Written by Sarah Huang
As we begin to wrap up our time here in Hawaii and as the World Conservation Congress concludes, motions and the programme will be decided on today. This programme sets the agenda for the next four years for the IUCN and member organizations. Today, Laura asked me what I wanted to see happen after the WCC. I responded with something about wanting to see more meaningful engagement of the youth, as stated in the IUCN's goals. But, after thinking about it a little longer, I began to dream a little harder about where the conservation world could go.
This year's WCC theme, "Planet at the Crossroads", has been used to describe the the current crisis that we have on our hands, as the planet is warming, species are becoming extinct, and the natural world is collapsing. The speed and intensity at which this is occurring has put humans at a crossroads; in our decisions to do or not do something - and if we do, then what exactly should we do? I consider myself one very, very small part of this crossroads, but I, along with the other 10,000 or so folks here, have big dreams for this planet.
So back to Laura's question, what do I want to see happen after the WCC? I want to see the planet at the crossroads to meaningfully include all people within this crossroads, especially those who have been silenced, left off the agenda, and not invited to the conservation table. My own interests in gender based violence in environmental development have revealed the ways in which women are criminalized for protecting their environments and live in communities where their bodies are no longer safe as industrial development moves into their homes. And yet their crossroads, and the agenda that is meant to address their challenges, is not represented here at WCC.
I turn to a gender and environment event that I attended a few days ago. The Women's Environment and Climate Action Network (WECAN) implored us to consider our relationship to women, violence, and the environment. Indigenous women put their bodies on the line and the increase in violence and murders of indigenous women for the benefit of all of us is increasing. We wouldn't be able to live without the waters and forests that surround us, and yet we often don't consider who is on the front lines, ensuring that these resources are there for us and our future generations. We see this currently happening in the NoDAPL, North Dakota Access Pipeline, where indigenous women were putting their bodies in harm's way to protect their sacred burial sites. And yet long history of the violence against indigenous women goes unrecognized, and women are continuously silenced, criminalized, and forgotten.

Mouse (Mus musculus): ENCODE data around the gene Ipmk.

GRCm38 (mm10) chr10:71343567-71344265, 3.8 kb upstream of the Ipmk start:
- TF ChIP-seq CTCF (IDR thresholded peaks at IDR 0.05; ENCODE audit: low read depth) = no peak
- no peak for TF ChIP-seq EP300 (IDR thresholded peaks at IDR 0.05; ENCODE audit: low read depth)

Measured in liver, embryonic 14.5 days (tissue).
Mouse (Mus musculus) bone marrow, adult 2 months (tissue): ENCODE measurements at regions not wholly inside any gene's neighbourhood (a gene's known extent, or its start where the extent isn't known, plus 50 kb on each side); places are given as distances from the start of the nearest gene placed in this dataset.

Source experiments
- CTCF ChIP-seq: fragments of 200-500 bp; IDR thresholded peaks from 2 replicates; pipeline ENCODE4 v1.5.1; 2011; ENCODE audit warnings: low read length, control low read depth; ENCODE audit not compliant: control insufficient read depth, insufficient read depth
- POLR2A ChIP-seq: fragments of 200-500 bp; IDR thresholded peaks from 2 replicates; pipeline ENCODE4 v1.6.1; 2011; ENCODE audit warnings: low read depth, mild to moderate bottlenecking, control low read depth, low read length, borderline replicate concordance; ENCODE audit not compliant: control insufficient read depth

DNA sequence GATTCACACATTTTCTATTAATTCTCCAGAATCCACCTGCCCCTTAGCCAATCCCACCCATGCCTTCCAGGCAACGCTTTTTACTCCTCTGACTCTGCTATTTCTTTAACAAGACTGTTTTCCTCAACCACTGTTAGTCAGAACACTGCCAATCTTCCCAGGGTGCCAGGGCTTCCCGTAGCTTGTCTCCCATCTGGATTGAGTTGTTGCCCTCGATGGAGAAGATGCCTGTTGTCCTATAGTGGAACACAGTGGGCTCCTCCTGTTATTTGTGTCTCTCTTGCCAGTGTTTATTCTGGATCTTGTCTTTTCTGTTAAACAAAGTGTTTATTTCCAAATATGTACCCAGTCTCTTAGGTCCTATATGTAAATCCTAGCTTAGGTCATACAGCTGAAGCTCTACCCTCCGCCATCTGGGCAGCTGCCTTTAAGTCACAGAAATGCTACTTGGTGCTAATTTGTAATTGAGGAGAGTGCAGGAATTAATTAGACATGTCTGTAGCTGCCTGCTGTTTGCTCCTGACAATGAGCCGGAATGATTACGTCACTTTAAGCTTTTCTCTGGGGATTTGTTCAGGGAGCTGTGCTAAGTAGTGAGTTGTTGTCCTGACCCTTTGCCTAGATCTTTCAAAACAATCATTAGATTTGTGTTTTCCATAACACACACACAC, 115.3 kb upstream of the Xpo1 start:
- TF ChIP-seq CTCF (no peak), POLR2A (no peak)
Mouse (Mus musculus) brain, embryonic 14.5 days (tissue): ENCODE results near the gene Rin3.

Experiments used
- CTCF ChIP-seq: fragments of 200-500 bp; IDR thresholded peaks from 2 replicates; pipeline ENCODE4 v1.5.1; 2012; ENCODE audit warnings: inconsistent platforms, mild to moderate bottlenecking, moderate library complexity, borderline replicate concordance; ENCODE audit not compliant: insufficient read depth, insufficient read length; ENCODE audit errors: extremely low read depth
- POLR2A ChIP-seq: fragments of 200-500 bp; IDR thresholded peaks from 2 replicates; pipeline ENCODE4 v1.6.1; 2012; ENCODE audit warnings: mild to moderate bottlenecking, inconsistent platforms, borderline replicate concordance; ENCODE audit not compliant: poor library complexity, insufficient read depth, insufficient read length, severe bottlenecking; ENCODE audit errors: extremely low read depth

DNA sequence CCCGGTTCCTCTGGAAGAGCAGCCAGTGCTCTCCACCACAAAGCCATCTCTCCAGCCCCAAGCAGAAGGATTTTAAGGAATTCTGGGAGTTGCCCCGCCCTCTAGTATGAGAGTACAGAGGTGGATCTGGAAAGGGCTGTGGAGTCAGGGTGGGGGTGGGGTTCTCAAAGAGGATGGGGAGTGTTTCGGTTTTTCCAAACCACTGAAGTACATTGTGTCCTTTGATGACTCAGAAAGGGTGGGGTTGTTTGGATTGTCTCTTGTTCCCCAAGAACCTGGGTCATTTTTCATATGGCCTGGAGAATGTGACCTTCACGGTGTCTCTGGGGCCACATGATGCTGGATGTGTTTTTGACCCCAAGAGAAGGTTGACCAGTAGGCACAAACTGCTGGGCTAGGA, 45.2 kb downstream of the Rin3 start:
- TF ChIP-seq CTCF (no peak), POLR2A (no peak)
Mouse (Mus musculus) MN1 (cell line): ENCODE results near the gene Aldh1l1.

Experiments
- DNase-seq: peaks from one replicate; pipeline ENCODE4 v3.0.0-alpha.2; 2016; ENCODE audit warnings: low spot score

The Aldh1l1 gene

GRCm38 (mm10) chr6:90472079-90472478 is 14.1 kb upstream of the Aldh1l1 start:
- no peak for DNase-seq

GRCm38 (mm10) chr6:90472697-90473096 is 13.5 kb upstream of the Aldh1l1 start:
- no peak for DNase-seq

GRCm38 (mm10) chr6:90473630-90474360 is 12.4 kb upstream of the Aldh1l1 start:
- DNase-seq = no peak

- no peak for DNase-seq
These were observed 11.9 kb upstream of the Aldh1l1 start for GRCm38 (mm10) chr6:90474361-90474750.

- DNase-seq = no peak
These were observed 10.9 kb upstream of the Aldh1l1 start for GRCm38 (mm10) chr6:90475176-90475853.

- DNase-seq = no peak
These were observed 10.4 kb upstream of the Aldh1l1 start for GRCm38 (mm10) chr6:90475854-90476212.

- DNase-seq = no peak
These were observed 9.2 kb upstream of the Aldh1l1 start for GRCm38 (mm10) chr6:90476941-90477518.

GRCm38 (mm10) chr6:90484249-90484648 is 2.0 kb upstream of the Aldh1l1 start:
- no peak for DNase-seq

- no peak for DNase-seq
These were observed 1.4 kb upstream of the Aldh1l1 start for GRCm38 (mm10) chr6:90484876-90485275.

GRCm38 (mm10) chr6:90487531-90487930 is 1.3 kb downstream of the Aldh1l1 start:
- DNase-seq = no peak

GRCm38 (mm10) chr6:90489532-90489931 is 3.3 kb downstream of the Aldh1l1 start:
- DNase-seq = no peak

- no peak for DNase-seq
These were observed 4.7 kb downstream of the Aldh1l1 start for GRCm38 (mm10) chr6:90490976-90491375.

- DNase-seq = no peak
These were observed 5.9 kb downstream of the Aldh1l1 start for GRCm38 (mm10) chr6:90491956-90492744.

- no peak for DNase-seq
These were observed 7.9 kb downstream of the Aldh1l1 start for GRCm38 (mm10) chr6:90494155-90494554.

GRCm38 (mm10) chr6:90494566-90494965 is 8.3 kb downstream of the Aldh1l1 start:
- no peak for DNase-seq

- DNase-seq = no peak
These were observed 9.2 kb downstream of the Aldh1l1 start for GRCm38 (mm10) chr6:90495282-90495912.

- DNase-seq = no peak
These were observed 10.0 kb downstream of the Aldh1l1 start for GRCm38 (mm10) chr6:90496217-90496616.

Looking at the current 2017-2020 programme for the IUCN and then also thinking about this event that I attended on violence, as well as the countless stories of violence that I heard at COP21 in Paris, on various activist news outlets from North Dakota, Honduras, and other places; I can't help but wonder why violence is exacerbated on certain actors more than others. The politics and systems that allow for violence on our environment and the raping of land by mining companies and dam construction are the same ones that allow for indigenous women to be raped, abused, and murdered.
At the opening ceremony here at WCC just a mere 10 days ago, a representative from United Nations Environment Programme said that we need to stop playing the blame game; blaming countries and blaming industry. Well, in the next four years after this WCC, I want to see more of the blame game. I want to see more member nations and organizations calling out the actors who allow for a perpetuation of colonialism on our environments and on indigenous women. It is only by pointing the finger and calling attention to the actors, actions, and frameworks that colonize our environments and women that we may begin to address these violent acts. We need a disruption of the current ways that we define and address our crossroads; one that brings indigenous women, their violent experiences and realities to the forefront, much in the way that they have put themselves at the forefront of protecting the natural resources that we depend on.
As we leave Hawaii and the World Conservation Congress, I only hope that the next four years will not replicate the past four years of indigenous women disappearing in mining towns and indigenous women activists being murdered and terrorized by their governments. Instead, I hope that we being to push the bounds on our governments and projects and programs that allow for these types of violence to occur in order for a more safe environment.
In the field...
Follow our team as we cover international environmental policy making meetings.
Dr. Kimberly R. Marion Suiseeya, Department of Political Science, Northwestern University
Dr. Laura Zanotti, Department of Anthropology, Purdue University
Follow us on Twitter